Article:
A compelling case for the role of aquaculture in global food security


Professor Dave Little, of the University of Stirling’s Institute of Aquaculture, is co-lead author of a paper on livelihoods, which found that small-scale fisheries and aquaculture are neglected by decision makers and decision makers, although they provide livelihoods for over 100 million people. people and the livelihood of one billion people around the world.

In a press release accompanying the newspapers, he said: “Small-scale fishing and aquaculture provide 90% of jobs in the sector and two-thirds of all fish and shellfish for human consumption. Despite their contributions, they are often overlooked and unsupported by politicians.

“During the Covid-19 pandemic, for example, they played a key role in food security and local livelihoods – in countries like Kenya, for example, small players quickly filled the void left by large international producers who have reduced operations.

“In Scotland, although much attention is paid to the billion-pound salmon export industry, which supports over 8,000 jobs, the potential of small-scale aquaculture to feed and provide livelihoods to rural and remote communities should not be overlooked.”


Professor Little was also co-author of a paper on nutrition, which found that blue foods ranked higher than foods of terrestrial animal origin in terms of their nutritional benefits and potential for health gains. sustainability.

He said: “Many blue food species are rich in important nutrients. Compared to chicken, trout contains about 19 times more omega-3 fatty acids; oysters and mussels contain 76 times more vitamin B-12 and five times more iron; and carp have nine times the calcium.

“The nutritional benefits of blue foods are particularly significant for women, who have been shown to benefit more than men from increased consumption in nearly three times the number of countries surveyed. Improving food security requires a gender perspective to overcome the structural disadvantages women face.

He added: “In the past, herring, mackerel, mussels and oysters off the coast of Scotland were eaten by all sectors of society in plentiful quantities, providing access to highly nutritious food even for the poorest.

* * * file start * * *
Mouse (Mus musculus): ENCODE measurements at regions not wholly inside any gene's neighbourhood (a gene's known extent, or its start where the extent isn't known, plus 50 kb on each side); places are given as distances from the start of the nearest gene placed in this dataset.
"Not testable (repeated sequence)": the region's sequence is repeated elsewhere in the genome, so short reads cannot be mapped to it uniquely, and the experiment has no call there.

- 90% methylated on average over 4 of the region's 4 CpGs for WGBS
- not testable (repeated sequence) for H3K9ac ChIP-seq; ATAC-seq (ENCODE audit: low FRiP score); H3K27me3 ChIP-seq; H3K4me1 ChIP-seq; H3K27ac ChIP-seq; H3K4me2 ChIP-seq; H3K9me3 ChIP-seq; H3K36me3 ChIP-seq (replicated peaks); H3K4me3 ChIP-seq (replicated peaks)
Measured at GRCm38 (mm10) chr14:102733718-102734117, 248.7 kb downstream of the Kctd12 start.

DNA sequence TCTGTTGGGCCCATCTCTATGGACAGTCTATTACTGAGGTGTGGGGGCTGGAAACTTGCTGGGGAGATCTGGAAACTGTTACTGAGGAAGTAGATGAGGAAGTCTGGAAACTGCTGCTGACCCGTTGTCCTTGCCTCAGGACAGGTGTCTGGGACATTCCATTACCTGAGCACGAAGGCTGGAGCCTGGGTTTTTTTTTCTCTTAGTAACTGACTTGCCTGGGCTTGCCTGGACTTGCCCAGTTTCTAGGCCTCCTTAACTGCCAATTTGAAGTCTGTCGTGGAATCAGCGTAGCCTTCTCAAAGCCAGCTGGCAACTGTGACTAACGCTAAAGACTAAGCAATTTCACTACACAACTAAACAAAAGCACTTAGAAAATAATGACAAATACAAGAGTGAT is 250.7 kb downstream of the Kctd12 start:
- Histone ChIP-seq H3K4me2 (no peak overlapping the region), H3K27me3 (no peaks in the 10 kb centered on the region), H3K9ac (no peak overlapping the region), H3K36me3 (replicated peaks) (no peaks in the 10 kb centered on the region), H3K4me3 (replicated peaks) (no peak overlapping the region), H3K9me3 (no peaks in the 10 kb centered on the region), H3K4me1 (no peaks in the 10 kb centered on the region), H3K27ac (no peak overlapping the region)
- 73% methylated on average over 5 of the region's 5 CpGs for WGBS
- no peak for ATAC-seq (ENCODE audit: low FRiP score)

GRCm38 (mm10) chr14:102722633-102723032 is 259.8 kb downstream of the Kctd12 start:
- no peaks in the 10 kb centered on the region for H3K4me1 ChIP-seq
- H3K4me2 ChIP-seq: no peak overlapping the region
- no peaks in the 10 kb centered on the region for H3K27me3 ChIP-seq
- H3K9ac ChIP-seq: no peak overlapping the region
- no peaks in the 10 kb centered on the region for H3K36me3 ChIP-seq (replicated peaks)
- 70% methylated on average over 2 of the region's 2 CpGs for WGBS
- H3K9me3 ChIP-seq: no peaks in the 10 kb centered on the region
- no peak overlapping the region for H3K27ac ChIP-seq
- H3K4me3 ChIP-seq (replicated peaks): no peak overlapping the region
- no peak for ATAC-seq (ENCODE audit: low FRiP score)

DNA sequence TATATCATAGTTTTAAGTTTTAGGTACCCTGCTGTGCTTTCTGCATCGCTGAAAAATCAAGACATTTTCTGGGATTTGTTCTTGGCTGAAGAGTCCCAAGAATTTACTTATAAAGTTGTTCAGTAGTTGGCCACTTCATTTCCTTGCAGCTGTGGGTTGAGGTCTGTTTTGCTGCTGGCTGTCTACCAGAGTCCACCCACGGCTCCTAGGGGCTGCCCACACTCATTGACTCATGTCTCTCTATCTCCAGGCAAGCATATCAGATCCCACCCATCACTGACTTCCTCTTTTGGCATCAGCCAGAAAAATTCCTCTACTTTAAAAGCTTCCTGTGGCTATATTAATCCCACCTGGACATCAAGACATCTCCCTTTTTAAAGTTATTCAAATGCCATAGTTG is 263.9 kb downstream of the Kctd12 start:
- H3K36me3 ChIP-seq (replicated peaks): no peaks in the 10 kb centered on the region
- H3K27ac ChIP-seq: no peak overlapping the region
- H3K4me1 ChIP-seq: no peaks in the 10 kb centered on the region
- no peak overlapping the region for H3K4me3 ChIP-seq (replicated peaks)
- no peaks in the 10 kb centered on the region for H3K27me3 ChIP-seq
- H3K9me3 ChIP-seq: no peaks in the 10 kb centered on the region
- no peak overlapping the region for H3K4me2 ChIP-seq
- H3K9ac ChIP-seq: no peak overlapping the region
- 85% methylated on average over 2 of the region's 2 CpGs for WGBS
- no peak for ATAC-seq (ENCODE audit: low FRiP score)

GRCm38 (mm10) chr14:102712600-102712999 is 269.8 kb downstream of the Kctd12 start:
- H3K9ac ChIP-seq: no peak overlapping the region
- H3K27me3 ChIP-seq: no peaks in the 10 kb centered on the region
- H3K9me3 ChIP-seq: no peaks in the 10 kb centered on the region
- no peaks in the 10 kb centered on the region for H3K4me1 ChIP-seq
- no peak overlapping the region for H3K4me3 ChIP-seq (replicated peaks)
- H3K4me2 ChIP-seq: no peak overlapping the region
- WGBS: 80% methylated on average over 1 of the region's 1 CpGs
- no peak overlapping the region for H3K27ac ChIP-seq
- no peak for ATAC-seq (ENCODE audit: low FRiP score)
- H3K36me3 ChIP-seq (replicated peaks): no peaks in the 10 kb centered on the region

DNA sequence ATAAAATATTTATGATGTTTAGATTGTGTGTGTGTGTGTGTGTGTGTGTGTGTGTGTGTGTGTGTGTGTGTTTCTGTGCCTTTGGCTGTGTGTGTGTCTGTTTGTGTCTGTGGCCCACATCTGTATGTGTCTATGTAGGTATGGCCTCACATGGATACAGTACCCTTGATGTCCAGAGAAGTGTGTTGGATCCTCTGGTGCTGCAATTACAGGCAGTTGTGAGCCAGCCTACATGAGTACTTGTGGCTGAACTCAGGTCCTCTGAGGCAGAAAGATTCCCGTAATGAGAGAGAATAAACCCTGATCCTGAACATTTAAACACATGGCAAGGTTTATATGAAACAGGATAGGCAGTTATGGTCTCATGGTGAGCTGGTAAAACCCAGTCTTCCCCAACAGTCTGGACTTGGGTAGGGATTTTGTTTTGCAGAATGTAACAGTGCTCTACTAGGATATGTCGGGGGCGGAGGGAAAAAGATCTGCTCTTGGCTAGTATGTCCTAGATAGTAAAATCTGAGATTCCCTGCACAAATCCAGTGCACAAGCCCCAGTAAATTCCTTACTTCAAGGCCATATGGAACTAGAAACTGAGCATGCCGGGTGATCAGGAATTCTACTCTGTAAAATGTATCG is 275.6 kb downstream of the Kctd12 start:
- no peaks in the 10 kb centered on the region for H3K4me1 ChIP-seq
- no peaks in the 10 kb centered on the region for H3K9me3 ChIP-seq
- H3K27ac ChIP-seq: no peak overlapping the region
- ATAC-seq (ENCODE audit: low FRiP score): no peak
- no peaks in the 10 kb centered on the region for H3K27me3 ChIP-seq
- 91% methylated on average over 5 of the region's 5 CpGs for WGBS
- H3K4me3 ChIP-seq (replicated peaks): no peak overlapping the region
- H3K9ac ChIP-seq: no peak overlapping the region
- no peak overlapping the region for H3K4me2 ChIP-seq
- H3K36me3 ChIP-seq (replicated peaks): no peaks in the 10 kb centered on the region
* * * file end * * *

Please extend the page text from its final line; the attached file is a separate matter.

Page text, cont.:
“Now the government’s target of two servings of seafood a week – one of which should be oily fish – is being missed by most, especially the lowest income families, of whom only a quarter reach the ‘goal.”

Environmental impact

Dr. Richard Newton of the Institute of Aquaculture was co-author of a paper on the environmental performance of blue foods. He found that, on average, the main species produced in aquaculture, such as tilapia, salmon, catfish and carp, had environmental footprints comparable to those of chicken, the least impacting land-based meat. Small pelagic species like sardines and anchovies, bivalves and seaweed already have less impact than chicken.

Dr Newton said: “Many fish and invertebrates produced for food emit less greenhouse gases, less water pollution and use less land and water resources than food for terrestrial animals.

“Some systems, like aquaculture of mussels and oysters, can improve the environment in which they are raised by filtering excess nutrients out of the water. There are opportunities to reduce the impacts of existing blue food systems and to modify diets to include more blue food species with low environmental footprints. Much of our work here at the Institute of Aquaculture is exploring how to make aquaculture and its supply chains more sustainable.

These three articles are among the first five of a possible series of nine produced by the BFA.

scientific foundation

Professor Beatrice Crona, co-chair of the BFA and deputy scientific director of the Stockholm Resilience Centre, said: “Blue foods are much more diverse than commonly thought, as are the many small-scale fishing communities that are often overlooked. despite providing the majority of the blue food people eat.

Professor Rosamond Naylor, co-chair of the BFA and founding director of the Center on Food Security and the Environment at Stanford University, said: “Few, if any, countries are developing their blue food sector to provide ecological benefits, economic and health benefits to its full potential.

“This assessment aims to provide the scientific basis for decision-makers to assess the trade-offs and implement solutions that will make blue foods an essential part of an improved food system from local to global scales.”

More than 2,500 species or groups of species of fish, crustaceans, aquatic plants and algae are caught or cultured around the world for food, providing livelihoods and income for more than 100 million people and means of sustenance at a billion.

More information

The full list of research papers produced as part of the Blue Food Assessment is available online. A list of the BFA management team is also available here.

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